Fund supermarket platforms are a popular way of building a portfolio of investments. However, under legislation being introduced in 2013, many investors who use investment platforms may be charged fees directly. The proposed changes, known as The Retail Distribution Review (RDR) will prevent platforms from paying referral fees and commission to advisers. The knock-on effect for DIY investors will be to pay up-front fees that were once hidden in annual management charges.
Investors are increasingly using platforms as a ‘one stop shop’ for their investments, but at the moment, many investors have no idea what they are paying for this service. The Investment Management Association (IMA), the industry body has published a document calling for greater transparency. They believe fund providers should offer “enhanced” disclosure of other fund costs such as transaction, entry, exit and performance fees. Under the proposed rules, platforms such as Hargreaves Lansdown, Vantage and Fidelity Funds Network may have to charge an upfront fee. There are an estimated 2.5 million people have platform accounts with about £85 billion invested, according to Barclays Wealth.
Not surprisingly, fund platforms prefer to bundle all associated charges together. Whilst it may appear convenient to allow platforms to handle investment related expenses, it provides an opportunity to hide kickbacks from product providers. The Whitehall Partnership Ltd has been a strong advocate of investment charge transparency for many years and we feel proposed legislation is long overdue. Investors deserve to know who is involved, how they are paid and what they do to earn their fee. The current system is clearly broken, which probably explains why some investors decide to go it alone by not involving financial advisors.
Let us be clear; fund managers, platforms and independent financial advisers have not instigated change, it has been thrust upon them. There are some wealth managers who know what is fair and already act in the true spirit of the legislation proposed. Nevertheless, they are a minority and consumer trust has been severely eroded by a financial system that rewards greed. It is therefore understandable why investors do it themselves; at least if mistakes are made, they have only themselves to blame.
Removing the middleman takes knowledge, commitment and time, but many investors prefer this hands-on approach. This method is best suited to investors who have spare cash and a sound investment philosophy. However, many DIY investors make the mistake of picking funds based on performance or anecdotal evidence, the same flawed approach followed by advisors. Modern portfolio theory has shown that long-term performance of the average fund is below stock market average returns. Unfortunately, despite this evidence, many investors are unaware of other low-cost alternatives because they are not available on most retail platforms. Some of these funds are disregarded by platforms if they refuse to get involved in financial back scratching, hence the need for greater transparency.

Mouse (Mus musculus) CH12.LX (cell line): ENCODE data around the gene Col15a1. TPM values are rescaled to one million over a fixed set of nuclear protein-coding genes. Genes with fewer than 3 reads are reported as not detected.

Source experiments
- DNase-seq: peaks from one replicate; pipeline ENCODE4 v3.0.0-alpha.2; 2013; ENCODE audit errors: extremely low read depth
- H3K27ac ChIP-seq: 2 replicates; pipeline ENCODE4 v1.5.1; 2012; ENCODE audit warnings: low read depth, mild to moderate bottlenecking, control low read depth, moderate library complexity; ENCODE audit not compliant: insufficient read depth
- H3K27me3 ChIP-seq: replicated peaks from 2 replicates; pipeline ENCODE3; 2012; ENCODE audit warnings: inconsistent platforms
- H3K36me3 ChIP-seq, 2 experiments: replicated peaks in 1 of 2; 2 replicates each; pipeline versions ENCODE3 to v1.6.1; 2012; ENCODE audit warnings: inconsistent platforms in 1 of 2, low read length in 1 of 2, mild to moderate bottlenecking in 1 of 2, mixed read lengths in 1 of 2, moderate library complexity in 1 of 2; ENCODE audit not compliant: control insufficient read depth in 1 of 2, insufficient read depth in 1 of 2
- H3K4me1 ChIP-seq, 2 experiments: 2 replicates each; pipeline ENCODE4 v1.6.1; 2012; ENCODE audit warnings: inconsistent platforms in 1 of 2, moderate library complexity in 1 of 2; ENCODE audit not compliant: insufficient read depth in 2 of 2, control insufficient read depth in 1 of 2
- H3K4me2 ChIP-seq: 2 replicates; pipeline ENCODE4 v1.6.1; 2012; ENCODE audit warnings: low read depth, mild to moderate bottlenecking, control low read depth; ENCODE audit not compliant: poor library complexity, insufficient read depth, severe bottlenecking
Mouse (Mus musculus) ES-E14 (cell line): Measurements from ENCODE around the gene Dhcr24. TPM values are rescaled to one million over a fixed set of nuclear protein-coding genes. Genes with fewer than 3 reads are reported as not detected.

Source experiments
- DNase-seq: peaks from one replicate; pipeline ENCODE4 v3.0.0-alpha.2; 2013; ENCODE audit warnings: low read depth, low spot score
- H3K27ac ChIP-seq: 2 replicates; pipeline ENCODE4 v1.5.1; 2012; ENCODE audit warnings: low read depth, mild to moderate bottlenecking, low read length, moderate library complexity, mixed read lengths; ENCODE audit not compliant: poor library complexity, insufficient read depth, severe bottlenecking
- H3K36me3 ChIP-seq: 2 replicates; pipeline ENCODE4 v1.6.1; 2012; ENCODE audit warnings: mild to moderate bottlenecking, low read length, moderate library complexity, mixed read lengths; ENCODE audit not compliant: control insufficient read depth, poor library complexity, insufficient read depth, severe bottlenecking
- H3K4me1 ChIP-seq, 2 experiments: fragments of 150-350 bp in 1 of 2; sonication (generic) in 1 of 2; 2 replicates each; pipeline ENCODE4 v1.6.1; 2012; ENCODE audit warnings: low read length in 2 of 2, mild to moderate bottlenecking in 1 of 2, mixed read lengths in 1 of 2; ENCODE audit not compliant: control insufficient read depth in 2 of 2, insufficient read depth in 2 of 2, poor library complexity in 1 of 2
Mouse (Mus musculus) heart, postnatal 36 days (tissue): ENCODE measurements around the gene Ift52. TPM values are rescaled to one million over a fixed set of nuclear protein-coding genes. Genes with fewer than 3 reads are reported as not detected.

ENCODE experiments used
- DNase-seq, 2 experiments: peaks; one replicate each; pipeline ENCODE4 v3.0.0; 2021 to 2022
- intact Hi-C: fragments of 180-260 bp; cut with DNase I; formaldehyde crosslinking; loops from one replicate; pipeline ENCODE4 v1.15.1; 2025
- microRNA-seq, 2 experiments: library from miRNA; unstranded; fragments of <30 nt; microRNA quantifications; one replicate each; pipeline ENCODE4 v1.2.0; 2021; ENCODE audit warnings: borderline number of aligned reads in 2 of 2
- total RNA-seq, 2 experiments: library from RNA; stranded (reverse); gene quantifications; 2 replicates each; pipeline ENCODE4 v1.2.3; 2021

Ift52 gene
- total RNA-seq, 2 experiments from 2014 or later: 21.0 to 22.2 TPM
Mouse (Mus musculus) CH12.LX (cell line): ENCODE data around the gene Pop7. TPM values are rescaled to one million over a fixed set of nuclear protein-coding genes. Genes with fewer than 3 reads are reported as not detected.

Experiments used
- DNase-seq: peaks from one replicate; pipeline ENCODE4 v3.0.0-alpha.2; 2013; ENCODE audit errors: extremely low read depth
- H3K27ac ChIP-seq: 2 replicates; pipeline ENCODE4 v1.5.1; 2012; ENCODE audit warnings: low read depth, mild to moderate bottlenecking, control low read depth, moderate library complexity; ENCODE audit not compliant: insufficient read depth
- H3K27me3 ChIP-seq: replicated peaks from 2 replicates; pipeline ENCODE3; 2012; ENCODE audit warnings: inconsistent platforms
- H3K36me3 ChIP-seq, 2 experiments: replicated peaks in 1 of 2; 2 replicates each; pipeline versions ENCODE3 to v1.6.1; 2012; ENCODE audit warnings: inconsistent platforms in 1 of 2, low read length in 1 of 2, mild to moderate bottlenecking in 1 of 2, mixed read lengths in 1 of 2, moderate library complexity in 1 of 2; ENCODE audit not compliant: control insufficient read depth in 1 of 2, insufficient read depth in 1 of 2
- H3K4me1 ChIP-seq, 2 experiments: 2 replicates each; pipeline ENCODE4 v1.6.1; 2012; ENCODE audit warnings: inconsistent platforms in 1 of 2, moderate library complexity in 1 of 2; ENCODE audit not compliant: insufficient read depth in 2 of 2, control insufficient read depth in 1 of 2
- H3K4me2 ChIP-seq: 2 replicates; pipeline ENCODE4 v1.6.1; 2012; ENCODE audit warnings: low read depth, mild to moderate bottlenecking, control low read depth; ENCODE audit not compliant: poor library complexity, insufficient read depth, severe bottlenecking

Unbundling investment charges goes some way to address the transparency issue, but big questions remain with fund management decisions. The financial market remains very competitive and usually leads fund managers to take unwarranted risk to appear top of the league table. These decisions often include short-term changes in asset allocation, by introducing risky assets such as derivatives, hedge funds or increasing equity exposure. Not all these decisions work out for fund managers, which create further haphazard trading techniques to recover losses, leading to inconsistent returns. This approach explains why most fund managers fail to produce consistent long-term performance and why investors ‘hop’ from one fund to another.
The key to a successful investing is low charges, exposure to pure asset class returns and systematic rebalancing to control risk. Ideally, the portfolio should exclude obscure and risky assets like hedge funds, derivatives, private equity or anything that claims to offer superior returns. Successful investing should not be regarded as an exciting adventure. Keep it simple and boring, because it works.